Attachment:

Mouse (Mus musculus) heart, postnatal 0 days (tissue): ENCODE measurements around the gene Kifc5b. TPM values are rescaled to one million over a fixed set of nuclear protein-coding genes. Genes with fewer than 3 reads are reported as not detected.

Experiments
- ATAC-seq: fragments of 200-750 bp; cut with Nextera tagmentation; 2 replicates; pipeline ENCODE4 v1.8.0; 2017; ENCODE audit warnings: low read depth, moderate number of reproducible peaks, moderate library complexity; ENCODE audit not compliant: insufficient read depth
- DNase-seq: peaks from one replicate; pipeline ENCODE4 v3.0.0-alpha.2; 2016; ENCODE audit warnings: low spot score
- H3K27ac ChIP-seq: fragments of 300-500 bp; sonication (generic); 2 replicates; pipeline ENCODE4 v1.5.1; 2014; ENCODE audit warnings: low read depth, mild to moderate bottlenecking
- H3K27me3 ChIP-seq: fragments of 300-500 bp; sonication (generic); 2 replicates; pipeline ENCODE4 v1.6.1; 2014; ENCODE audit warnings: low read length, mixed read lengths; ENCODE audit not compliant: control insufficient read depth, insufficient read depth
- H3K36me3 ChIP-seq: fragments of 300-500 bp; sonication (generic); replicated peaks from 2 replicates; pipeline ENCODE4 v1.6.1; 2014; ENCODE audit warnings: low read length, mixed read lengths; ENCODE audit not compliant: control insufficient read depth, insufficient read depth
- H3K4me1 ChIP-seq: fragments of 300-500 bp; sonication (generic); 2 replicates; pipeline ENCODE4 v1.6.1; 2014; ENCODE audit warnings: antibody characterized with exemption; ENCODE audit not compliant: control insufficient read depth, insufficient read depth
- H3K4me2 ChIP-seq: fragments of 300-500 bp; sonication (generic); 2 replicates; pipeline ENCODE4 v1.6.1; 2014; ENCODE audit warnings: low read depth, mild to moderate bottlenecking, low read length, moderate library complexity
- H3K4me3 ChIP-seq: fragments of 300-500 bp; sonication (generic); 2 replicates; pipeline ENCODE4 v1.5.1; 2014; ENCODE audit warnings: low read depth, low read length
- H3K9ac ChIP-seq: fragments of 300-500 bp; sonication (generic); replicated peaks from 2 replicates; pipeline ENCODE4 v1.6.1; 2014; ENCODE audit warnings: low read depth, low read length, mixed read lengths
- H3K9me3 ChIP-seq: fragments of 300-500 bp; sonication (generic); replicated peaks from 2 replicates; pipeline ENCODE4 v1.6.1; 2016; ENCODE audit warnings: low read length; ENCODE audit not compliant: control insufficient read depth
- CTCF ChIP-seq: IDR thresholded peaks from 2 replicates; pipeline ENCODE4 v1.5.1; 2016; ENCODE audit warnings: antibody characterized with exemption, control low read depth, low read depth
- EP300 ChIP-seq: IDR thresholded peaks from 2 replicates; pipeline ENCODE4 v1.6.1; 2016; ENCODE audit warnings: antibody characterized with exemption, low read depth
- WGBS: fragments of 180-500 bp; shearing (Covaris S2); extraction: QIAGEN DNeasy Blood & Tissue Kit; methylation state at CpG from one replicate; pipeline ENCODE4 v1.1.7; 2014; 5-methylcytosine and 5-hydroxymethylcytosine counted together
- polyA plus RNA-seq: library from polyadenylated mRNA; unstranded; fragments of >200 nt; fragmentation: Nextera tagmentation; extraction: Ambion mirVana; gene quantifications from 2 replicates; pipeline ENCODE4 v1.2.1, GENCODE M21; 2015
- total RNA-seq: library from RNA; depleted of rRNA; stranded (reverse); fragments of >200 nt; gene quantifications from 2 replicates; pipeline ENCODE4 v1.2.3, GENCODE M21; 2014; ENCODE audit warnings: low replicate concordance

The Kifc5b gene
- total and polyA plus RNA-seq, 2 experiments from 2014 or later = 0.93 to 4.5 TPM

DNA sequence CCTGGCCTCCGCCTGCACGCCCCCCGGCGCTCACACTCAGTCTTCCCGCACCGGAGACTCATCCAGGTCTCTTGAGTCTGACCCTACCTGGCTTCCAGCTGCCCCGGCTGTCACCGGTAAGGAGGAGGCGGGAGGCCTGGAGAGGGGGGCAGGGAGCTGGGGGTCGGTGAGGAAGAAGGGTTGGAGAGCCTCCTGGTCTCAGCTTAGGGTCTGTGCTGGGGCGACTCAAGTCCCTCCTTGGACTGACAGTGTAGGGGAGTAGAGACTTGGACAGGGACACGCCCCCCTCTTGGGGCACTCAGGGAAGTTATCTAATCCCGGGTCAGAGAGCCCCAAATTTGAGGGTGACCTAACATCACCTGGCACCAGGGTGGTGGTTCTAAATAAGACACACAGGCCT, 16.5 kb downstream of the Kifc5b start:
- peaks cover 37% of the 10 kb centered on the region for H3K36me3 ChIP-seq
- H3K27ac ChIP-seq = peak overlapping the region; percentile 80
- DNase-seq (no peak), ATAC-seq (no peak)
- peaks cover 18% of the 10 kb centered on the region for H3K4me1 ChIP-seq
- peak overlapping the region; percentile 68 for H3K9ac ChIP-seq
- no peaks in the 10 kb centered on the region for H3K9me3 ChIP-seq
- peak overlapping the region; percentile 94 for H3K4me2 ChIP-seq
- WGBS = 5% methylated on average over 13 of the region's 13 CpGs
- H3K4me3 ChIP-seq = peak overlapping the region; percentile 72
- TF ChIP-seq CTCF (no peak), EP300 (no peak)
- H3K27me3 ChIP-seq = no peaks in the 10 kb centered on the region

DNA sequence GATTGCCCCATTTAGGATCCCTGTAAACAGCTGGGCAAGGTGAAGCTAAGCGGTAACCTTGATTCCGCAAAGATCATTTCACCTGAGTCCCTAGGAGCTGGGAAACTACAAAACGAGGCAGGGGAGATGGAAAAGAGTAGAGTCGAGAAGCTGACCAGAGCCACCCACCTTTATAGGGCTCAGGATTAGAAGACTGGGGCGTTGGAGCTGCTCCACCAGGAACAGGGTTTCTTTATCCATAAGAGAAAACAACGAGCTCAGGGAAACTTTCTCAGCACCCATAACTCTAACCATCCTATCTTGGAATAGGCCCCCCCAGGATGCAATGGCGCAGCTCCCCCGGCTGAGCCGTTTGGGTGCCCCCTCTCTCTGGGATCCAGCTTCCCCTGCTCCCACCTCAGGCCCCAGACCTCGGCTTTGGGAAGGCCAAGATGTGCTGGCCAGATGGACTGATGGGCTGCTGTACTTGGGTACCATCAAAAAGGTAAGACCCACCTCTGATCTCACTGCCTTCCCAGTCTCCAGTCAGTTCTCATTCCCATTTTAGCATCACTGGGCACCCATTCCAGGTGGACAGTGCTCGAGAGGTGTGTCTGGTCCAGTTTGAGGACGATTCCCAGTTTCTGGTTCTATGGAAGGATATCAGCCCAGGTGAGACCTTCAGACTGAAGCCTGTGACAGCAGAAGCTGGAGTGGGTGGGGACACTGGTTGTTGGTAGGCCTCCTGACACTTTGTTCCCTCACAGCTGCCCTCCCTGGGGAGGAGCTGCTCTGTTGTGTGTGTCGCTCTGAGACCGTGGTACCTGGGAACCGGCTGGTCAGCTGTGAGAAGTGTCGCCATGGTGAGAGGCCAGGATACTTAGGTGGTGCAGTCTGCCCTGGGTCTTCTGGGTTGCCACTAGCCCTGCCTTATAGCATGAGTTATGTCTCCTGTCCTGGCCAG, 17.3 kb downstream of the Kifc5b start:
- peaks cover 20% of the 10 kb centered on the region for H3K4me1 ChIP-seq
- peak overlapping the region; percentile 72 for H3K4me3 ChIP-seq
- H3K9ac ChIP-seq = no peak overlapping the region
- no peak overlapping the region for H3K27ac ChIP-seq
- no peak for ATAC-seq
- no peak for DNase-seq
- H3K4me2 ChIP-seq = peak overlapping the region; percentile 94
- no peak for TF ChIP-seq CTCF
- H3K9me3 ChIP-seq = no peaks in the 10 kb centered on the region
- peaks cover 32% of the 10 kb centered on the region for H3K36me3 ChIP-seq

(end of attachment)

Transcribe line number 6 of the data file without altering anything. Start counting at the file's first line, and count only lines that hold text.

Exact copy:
- H3K27me3 ChIP-seq: fragments of 300-500 bp; sonication (generic); 2 replicates; pipeline ENCODE4 v1.6.1; 2014; ENCODE audit warnings: low read length, mixed read lengths; ENCODE audit not compliant: control insufficient read depth, insufficient read depth